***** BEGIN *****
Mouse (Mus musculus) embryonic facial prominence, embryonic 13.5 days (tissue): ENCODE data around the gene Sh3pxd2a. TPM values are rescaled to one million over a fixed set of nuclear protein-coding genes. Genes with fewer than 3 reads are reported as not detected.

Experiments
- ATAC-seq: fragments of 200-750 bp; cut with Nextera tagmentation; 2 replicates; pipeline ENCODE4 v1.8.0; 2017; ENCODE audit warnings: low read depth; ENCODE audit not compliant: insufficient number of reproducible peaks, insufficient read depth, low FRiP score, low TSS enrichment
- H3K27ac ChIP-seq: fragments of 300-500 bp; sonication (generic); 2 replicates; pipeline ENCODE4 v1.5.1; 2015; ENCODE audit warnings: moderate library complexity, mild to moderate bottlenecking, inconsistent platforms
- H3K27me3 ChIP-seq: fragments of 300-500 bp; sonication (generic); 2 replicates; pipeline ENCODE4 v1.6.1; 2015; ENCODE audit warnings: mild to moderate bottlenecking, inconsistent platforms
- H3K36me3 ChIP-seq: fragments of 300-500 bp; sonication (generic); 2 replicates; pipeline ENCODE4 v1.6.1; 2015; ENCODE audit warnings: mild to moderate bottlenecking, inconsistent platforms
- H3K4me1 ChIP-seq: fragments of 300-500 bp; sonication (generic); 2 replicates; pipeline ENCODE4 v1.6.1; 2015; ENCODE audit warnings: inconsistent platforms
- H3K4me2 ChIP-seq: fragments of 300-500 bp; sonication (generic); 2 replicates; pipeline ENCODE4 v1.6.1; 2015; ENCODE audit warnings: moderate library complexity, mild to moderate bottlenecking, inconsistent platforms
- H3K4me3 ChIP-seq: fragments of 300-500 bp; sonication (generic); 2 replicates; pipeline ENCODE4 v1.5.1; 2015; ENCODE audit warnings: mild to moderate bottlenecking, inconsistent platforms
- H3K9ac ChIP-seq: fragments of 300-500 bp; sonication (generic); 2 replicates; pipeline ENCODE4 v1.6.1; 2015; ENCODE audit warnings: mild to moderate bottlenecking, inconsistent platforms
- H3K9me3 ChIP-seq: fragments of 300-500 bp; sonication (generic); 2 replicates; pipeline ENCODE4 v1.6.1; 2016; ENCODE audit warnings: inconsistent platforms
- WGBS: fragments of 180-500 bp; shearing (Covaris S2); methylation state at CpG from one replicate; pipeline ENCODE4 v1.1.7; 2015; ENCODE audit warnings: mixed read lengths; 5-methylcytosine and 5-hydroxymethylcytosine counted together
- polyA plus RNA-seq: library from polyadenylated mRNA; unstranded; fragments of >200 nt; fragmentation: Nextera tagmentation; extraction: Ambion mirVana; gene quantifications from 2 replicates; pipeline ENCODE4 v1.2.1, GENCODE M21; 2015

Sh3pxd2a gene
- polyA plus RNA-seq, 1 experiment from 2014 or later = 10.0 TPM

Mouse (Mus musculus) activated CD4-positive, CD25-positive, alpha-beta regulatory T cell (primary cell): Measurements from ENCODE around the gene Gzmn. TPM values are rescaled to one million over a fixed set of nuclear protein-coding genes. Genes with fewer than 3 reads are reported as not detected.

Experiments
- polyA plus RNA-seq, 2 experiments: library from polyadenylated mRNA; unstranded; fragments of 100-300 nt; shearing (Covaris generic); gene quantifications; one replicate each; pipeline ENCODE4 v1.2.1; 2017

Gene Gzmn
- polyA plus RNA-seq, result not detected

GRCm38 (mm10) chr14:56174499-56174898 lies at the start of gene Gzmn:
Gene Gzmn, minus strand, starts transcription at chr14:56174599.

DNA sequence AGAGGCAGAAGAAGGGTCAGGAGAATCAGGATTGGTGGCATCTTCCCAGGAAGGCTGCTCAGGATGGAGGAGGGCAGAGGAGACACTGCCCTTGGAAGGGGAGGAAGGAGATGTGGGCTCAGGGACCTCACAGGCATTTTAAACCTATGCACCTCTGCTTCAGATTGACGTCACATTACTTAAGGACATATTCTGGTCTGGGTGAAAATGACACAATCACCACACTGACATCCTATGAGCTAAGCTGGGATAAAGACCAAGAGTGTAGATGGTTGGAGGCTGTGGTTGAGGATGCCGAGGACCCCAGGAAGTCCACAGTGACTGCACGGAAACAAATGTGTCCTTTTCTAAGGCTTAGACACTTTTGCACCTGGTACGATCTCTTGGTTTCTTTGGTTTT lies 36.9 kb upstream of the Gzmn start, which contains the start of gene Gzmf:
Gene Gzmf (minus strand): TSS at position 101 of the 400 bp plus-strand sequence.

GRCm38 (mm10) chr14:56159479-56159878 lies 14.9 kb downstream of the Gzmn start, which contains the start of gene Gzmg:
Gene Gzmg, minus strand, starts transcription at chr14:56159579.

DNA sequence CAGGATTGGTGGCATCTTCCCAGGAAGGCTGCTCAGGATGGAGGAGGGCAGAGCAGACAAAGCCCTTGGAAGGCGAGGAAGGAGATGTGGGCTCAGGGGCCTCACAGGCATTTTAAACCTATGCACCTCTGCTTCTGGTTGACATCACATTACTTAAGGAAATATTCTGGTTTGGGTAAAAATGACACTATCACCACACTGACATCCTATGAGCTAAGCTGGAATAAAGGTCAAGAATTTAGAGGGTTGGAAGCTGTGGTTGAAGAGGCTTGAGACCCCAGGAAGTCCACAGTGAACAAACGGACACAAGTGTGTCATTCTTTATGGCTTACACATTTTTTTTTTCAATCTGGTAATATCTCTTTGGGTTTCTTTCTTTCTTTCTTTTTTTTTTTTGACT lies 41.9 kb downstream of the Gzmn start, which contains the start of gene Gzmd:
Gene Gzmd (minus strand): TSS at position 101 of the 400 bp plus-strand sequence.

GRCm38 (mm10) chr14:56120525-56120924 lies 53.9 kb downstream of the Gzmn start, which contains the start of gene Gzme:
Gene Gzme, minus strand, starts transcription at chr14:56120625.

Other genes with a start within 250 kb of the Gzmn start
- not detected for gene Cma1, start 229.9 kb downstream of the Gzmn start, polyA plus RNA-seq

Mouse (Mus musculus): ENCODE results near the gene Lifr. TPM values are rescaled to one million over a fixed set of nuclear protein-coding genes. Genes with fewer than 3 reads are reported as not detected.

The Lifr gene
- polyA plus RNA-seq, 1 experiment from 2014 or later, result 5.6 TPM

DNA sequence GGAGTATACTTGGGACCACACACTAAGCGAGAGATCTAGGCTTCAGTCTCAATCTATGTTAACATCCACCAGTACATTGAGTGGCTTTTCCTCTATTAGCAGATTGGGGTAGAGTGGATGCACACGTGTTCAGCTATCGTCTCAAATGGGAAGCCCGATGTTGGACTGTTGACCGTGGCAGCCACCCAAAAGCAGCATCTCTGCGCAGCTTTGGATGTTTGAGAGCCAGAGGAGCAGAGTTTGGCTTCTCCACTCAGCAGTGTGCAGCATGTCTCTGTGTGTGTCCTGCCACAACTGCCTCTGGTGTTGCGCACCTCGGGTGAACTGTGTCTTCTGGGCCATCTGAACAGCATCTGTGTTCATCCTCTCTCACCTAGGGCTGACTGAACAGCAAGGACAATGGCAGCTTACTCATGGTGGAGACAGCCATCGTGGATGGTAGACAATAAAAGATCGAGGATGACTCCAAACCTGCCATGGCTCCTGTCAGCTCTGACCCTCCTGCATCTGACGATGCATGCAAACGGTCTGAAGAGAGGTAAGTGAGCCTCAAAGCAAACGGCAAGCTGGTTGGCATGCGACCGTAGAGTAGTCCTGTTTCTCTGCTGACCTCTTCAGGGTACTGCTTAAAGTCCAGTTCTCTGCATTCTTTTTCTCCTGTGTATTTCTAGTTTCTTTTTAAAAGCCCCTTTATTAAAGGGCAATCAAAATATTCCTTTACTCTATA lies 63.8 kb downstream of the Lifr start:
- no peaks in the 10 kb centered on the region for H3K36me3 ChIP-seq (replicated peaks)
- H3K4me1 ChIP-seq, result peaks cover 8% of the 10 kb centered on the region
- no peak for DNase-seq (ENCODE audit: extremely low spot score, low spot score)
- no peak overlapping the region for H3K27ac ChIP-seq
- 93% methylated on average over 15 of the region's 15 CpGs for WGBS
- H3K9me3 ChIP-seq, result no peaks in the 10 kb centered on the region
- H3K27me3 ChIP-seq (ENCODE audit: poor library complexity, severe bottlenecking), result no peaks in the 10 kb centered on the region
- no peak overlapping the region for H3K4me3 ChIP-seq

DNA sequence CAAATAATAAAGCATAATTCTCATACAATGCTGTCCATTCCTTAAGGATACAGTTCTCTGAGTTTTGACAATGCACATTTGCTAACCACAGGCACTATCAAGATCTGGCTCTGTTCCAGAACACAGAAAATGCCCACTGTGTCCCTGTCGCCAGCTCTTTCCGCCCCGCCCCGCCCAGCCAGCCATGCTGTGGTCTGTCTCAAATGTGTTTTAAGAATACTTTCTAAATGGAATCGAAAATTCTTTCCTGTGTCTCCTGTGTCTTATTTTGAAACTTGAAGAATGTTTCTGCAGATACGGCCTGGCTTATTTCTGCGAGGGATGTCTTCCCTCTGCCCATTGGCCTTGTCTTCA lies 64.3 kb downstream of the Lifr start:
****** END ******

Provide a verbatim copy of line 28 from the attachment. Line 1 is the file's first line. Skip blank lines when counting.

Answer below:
Gene Gzmd (minus strand): TSS at position 101 of the 400 bp plus-strand sequence.